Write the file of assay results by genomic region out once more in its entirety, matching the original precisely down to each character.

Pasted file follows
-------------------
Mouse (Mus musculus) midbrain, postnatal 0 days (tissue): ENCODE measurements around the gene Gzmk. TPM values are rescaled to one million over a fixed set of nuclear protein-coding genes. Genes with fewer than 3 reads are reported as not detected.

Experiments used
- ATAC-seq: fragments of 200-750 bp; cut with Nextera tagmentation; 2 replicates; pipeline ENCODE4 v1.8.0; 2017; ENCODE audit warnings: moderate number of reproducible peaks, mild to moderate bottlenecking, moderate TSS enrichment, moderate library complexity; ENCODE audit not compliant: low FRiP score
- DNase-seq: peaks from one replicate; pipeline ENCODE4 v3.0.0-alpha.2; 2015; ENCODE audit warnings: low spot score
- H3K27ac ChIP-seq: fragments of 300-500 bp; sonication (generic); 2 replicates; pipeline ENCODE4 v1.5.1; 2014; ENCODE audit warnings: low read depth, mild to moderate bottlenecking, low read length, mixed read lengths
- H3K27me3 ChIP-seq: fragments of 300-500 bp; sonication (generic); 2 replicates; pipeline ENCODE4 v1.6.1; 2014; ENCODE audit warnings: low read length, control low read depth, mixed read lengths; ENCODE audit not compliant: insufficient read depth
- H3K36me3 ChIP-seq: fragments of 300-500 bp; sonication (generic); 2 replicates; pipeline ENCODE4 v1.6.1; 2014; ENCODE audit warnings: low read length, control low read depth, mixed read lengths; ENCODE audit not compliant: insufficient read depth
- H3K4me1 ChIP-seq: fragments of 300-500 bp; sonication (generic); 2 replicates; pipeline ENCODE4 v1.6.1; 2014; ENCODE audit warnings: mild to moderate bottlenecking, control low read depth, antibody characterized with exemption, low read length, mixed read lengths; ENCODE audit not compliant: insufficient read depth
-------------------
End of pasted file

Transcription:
Mouse (Mus musculus) midbrain, postnatal 0 days (tissue): ENCODE measurements around the gene Gzmk. TPM values are rescaled to one million over a fixed set of nuclear protein-coding genes. Genes with fewer than 3 reads are reported as not detected.

Experiments used
- ATAC-seq: fragments of 200-750 bp; cut with Nextera tagmentation; 2 replicates; pipeline ENCODE4 v1.8.0; 2017; ENCODE audit warnings: moderate number of reproducible peaks, mild to moderate bottlenecking, moderate TSS enrichment, moderate library complexity; ENCODE audit not compliant: low FRiP score
- DNase-seq: peaks from one replicate; pipeline ENCODE4 v3.0.0-alpha.2; 2015; ENCODE audit warnings: low spot score
- H3K27ac ChIP-seq: fragments of 300-500 bp; sonication (generic); 2 replicates; pipeline ENCODE4 v1.5.1; 2014; ENCODE audit warnings: low read depth, mild to moderate bottlenecking, low read length, mixed read lengths
- H3K27me3 ChIP-seq: fragments of 300-500 bp; sonication (generic); 2 replicates; pipeline ENCODE4 v1.6.1; 2014; ENCODE audit warnings: low read length, control low read depth, mixed read lengths; ENCODE audit not compliant: insufficient read depth
- H3K36me3 ChIP-seq: fragments of 300-500 bp; sonication (generic); 2 replicates; pipeline ENCODE4 v1.6.1; 2014; ENCODE audit warnings: low read length, control low read depth, mixed read lengths; ENCODE audit not compliant: insufficient read depth
- H3K4me1 ChIP-seq: fragments of 300-500 bp; sonication (generic); 2 replicates; pipeline ENCODE4 v1.6.1; 2014; ENCODE audit warnings: mild to moderate bottlenecking, control low read depth, antibody characterized with exemption, low read length, mixed read lengths; ENCODE audit not compliant: insufficient read depth